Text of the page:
The Starting Five, 2/3/2015

 

By now you’ve heard that the great comedian Robin Williams is

dead. In all likelihood you have also learned not only that the poor

man killed himself while in the throes of a crippling depression,

but the graphic details about how he did it.

About all we don’t know is exactly how long it took for Williams’

tormented spirit to finally leave his body. But don’t worry: there

are plenty of pundits ready to speculate about it.

Robin Williams was 63. Over almost four decades he carved out

a space for himself in our collective consciousness as one of the

funniest English-speakers on the planet. Williams was a vastly

talented performer, but what made him so extraordinary was his

rare and subversive ability to somehow embody the ways thought

and language connect and spark each other. Calling what he could

do improvisation is an understatement.

Williams was not only beloved as so many of the greatest clowns

seem to be, he was also inspiring. For those of us who came

up amidst the excesses, personal and political, of post-1960’s

America, his comedy invariably featured an outrageously truth-

telling dimension that could turn a talkshow appearance into a

psychedelic epic about the state of this country’s scrambled soul.

It followed, I suppose, that people would be curious about the

circumstances of Williams’ death. What struck many of us,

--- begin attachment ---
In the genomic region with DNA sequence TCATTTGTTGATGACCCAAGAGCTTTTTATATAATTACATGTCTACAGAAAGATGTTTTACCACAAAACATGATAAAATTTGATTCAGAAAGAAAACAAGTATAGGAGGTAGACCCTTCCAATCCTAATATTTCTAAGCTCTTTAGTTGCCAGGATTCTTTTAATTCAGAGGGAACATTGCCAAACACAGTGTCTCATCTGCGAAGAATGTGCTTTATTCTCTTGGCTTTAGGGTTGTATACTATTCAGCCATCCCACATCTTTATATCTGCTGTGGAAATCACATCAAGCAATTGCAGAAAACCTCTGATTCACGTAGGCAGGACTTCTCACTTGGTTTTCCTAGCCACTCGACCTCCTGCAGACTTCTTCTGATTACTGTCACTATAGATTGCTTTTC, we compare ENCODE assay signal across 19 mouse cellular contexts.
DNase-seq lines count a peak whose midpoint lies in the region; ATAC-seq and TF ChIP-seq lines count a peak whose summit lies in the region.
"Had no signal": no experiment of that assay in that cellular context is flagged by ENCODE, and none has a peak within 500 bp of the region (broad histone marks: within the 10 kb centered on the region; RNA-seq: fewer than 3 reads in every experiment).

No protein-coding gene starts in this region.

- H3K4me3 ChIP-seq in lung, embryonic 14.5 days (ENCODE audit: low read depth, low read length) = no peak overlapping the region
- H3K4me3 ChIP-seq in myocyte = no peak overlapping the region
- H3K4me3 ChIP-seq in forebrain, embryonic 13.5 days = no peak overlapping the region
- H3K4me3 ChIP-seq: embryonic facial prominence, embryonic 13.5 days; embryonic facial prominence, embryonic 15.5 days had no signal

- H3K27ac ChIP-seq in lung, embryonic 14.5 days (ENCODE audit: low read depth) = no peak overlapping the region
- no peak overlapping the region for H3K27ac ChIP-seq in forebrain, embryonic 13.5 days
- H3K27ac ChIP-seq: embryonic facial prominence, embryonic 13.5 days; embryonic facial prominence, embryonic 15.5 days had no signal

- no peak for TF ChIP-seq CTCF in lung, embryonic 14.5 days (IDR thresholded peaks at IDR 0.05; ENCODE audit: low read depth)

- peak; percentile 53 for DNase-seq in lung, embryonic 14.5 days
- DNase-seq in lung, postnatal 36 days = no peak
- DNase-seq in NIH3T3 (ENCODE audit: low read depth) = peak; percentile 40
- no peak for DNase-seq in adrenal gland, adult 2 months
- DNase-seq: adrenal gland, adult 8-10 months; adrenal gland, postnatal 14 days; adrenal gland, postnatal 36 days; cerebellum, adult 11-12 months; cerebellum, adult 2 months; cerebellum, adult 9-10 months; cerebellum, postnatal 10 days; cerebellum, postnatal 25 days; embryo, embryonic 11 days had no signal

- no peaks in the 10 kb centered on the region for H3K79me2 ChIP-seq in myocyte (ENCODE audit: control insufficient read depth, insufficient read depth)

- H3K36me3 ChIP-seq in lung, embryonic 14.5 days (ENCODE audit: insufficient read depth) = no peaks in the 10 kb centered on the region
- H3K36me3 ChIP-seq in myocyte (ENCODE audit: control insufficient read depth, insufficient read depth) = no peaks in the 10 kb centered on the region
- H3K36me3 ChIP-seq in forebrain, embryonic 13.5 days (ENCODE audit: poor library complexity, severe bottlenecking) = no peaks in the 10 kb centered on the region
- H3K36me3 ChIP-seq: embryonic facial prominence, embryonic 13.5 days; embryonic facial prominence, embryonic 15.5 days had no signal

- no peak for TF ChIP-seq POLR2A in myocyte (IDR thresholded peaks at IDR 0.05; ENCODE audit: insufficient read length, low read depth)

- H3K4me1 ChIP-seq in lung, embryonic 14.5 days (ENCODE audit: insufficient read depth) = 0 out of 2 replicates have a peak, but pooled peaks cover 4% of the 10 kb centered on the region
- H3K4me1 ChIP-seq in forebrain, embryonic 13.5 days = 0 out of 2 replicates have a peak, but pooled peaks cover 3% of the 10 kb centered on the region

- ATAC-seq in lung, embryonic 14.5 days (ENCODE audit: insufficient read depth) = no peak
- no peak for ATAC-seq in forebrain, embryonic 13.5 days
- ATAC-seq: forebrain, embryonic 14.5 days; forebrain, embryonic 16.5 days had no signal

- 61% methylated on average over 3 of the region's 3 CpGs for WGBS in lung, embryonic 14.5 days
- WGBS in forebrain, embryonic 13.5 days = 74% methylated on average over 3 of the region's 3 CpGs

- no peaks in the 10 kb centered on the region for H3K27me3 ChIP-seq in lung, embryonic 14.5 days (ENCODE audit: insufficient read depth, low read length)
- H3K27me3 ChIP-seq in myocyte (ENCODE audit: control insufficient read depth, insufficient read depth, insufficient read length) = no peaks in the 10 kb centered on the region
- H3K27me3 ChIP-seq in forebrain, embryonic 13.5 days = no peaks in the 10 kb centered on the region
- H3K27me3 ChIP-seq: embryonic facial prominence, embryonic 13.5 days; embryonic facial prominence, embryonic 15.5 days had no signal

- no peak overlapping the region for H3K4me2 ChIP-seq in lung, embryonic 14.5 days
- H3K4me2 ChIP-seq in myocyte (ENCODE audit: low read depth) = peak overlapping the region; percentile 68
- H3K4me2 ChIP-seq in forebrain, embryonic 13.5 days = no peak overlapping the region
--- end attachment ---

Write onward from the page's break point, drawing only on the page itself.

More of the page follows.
though, as unnecessary, even downright gratuitous, was the level

of gruesome detail brought forth by the Marin County Sheriff’s

Department — and then dutifully reported by the media.

As has been noted elsewhere, ad nauseam, we’ve come a long

way since those days when the press kept Franklin Roosevelt’s

polio-hobbled legs, or John Kennedy’s sexual promiscuity, to

themselves. We live in an age of full disclosure, transparency and a

24-hour news cycle. The beast, we like to say, must be fed.

So, upon the initial reports of Williams’ death, a series of wheels

were programmed, robo-style, to swing into gear. The cops held

a press conference where it seemed nothing was held back. The

press lapped it up and spread the news across every available

media platform.

They all did their jobs.

It is often said that once people become celebrities, they become

fair game, a kind of public property, and forfeit their privacy.

Ironically, our demand for scoops about the lives of the rich

and famous seems to have increased in direct proportion

to the extent to which real property, like our roads, parks

and institutions, has been privatized. Our obsessive interest

in celebrities is cheap compensation for the erosion of our

commonwealth.

No wonder then that the media was so eager to relay the details

of Williams’ death. Indeed, those very details became the subject

for further coverage as pundits then took up the subject of

whether or not their coverage had gone too far.

What came clear was what probably bedeviled Robin Williams the

most: His life cut down to so many empty calories for the media

beast. The man had reason to be depressed.

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